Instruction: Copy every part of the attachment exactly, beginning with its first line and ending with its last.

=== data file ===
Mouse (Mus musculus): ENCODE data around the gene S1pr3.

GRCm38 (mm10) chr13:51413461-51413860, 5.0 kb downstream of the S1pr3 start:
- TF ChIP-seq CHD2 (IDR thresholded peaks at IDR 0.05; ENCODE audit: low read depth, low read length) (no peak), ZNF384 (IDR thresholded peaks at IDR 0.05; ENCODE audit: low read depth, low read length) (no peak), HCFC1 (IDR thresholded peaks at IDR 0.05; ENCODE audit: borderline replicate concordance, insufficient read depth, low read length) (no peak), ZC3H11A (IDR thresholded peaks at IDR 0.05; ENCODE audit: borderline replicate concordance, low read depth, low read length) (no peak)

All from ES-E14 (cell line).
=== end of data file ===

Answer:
Mouse (Mus musculus): ENCODE data around the gene S1pr3.

GRCm38 (mm10) chr13:51413461-51413860, 5.0 kb downstream of the S1pr3 start:
- TF ChIP-seq CHD2 (IDR thresholded peaks at IDR 0.05; ENCODE audit: low read depth, low read length) (no peak), ZNF384 (IDR thresholded peaks at IDR 0.05; ENCODE audit: low read depth, low read length) (no peak), HCFC1 (IDR thresholded peaks at IDR 0.05; ENCODE audit: borderline replicate concordance, insufficient read depth, low read length) (no peak), ZC3H11A (IDR thresholded peaks at IDR 0.05; ENCODE audit: borderline replicate concordance, low read depth, low read length) (no peak)

All from ES-E14 (cell line).